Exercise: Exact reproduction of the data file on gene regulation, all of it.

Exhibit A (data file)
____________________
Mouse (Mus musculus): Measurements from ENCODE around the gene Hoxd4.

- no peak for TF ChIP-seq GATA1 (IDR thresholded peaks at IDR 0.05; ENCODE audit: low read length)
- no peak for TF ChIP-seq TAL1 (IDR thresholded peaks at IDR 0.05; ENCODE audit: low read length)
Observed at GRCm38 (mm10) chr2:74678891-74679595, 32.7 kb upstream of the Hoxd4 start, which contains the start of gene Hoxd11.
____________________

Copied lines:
Mouse (Mus musculus): Measurements from ENCODE around the gene Hoxd4.

- no peak for TF ChIP-seq GATA1 (IDR thresholded peaks at IDR 0.05; ENCODE audit: low read length)
- no peak for TF ChIP-seq TAL1 (IDR thresholded peaks at IDR 0.05; ENCODE audit: low read length)
Observed at GRCm38 (mm10) chr2:74678891-74679595, 32.7 kb upstream of the Hoxd4 start, which contains the start of gene Hoxd11.